‘We’re almost there.’ Francis’s voice broke the silence.

Here?’ She shifted on the heated seat. ‘There’s nothing here, Francis. Where’s the Biotech Hub? I thought you said –’

Her fiancé kept his gaze on the road ahead. ‘We got a good deal on the space.’

Tiffany stared at his profile. Francis had a perfect profile, dominated by a straight nose and sculpted lips, but perhaps she should have paid more attention to what lay behind his classical features. She folded her arms and turned back to the window. Good deal or not, the district must have long ago given up on any possibility of a bright future. She should have found out more about his plans before she’d agreed to accompany him. ‘You said we were moving to a Science Park. This isn’t …’ She took a deep breath. ‘Why couldn’t we have stayed in England?’

‘You know why. I…’

Tiffany did know. Francis would never work in England again. The scandal had been too far-reaching. It had been a surprise when he’d told her about the opportunity in the States.

‘You’ll love it.’ He glanced sideways at her, his eyes like dark pits, before returning his attention to the road. ‘I’ve had a local building firm in. They’ve set up the labs for us. Everything’s state of the art. And all our own.’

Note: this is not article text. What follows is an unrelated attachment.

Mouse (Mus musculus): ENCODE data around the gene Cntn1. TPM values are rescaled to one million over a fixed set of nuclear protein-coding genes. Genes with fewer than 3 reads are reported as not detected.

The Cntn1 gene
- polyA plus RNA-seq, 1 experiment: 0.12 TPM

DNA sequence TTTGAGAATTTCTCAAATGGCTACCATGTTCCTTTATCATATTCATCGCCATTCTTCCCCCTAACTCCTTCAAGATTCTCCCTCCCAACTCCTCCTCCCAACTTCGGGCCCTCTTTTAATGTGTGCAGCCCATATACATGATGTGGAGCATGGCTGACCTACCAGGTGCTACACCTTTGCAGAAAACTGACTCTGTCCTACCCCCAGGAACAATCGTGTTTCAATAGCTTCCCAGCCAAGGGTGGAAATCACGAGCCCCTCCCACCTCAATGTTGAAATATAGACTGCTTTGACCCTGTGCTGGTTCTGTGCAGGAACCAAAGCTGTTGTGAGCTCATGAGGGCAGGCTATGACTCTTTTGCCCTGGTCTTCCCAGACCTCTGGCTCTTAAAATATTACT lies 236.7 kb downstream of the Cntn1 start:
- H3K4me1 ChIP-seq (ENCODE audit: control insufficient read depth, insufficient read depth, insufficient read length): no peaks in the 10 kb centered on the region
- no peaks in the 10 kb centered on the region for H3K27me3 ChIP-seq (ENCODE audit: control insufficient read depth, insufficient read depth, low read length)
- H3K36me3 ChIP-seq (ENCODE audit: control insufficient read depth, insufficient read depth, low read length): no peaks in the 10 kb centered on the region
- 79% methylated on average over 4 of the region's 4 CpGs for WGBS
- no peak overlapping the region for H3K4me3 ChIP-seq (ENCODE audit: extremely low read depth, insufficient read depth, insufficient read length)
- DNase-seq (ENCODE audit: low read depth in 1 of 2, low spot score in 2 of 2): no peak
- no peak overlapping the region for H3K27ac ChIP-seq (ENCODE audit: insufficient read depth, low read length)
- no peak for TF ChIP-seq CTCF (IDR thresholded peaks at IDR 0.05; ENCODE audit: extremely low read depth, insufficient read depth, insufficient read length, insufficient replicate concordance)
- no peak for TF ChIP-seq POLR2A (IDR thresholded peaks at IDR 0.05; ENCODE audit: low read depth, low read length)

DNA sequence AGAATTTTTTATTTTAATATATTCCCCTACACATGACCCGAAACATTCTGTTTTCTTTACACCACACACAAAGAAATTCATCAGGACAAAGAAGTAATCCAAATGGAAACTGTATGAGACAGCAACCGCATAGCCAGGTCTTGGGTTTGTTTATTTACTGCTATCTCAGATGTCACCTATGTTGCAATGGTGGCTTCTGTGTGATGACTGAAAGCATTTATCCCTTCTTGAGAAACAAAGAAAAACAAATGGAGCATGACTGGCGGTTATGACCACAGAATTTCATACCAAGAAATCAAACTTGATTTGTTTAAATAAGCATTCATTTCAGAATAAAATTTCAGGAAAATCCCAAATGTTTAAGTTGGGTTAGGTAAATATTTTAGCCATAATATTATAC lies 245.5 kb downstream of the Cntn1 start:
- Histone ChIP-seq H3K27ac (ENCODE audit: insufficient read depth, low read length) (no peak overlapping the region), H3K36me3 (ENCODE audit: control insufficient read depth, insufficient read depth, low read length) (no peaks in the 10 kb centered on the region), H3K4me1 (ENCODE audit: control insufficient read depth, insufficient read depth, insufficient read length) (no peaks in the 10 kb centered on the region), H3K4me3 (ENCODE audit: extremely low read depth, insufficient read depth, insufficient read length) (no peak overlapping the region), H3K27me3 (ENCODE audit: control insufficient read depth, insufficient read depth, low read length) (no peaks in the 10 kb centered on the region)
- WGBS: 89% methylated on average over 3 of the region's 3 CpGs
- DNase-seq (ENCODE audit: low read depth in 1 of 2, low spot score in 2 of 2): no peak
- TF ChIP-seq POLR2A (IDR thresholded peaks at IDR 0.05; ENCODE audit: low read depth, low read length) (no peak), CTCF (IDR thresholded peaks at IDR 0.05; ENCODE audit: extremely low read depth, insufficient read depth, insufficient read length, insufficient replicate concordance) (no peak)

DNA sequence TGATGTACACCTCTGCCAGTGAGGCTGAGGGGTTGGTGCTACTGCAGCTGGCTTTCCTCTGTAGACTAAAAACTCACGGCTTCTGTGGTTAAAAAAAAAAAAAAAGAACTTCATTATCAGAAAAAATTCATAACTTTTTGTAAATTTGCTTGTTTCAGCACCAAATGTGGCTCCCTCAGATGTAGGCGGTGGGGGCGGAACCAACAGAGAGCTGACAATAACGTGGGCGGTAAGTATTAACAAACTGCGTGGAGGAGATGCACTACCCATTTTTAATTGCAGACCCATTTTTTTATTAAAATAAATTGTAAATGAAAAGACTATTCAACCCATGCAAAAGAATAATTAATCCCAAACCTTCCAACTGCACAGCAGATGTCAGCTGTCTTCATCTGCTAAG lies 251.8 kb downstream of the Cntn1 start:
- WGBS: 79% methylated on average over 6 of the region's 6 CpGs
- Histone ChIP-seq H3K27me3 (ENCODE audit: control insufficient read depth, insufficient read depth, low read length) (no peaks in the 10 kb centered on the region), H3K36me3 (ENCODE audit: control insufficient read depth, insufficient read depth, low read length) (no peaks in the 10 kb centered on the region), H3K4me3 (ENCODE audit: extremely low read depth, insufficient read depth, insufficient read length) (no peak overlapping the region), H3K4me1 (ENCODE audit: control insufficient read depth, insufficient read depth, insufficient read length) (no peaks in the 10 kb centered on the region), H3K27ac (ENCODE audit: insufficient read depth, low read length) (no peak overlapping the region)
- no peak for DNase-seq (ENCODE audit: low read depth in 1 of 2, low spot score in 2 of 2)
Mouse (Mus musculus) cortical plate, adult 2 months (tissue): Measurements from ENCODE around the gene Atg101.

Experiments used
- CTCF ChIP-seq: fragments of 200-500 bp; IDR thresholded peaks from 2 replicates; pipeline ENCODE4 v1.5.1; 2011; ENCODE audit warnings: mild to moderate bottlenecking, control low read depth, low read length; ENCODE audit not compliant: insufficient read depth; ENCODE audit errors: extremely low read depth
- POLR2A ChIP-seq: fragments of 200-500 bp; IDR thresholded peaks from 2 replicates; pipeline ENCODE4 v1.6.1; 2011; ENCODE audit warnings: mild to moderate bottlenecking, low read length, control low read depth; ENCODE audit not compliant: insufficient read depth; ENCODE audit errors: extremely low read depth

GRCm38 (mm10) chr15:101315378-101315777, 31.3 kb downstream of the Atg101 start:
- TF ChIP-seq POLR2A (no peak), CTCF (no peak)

‘But—’

He cut her off. ‘Now Tiff, don’t make a fuss. I didn’t have much choice when my funding was cut, did I? When no one appreciated my work, I couldn’t –’

‘They didn’t sack you because they didn’t appreciate your work.’ Tiffany wasn’t a fan of sugar-coating the truth.

‘I –’

‘They sacked you because you broke the law.’

Francis had never had much of a grasp of reality. She shot a sidelong glance at him. He needed a keeper. His vivid imagination made him a brilliant scientist, but it took him to places where no sane person should go, and that was why he’d lost his prestigious research position. He was lucky he hadn’t lost her as well. She’d had to think hard before agreeing to move to Detroit with him. And where, she wondered for the umpteenth time, was the funding for this new project coming from? He wouldn’t say.

The SUV slowed and pulled into a parking bay in front of one of the street-length buildings. A security light came on, illuminating the area around them and emphasizing the white flakes against the dark white of sky and the even darker building. Sleet had turned to snow and was falling heavily now, forced sideways by the wind, spiralling in the artificial light. Tiffany peered through the escalating blizzard, her heart sinking to her stomach. The parking lot was a tangle of dead vegetation and construction site refuse and, across the front of the entrance, a dull metal sign arched over the road, sagging at one end and rusting on all its edges. The faded red letters no longer made sense. The only word left intact was ‘MOTORS’.

Francis opened his door and climbed out of the car. After a moment Tiffany followed his example, hooking her rucksack over one shoulder, jumping down into the ankle-deep snow and slamming the door behind her. She turned in a circle, arms wrapped round her body as the dropping temperature penetrated her coat. ‘What a dump.’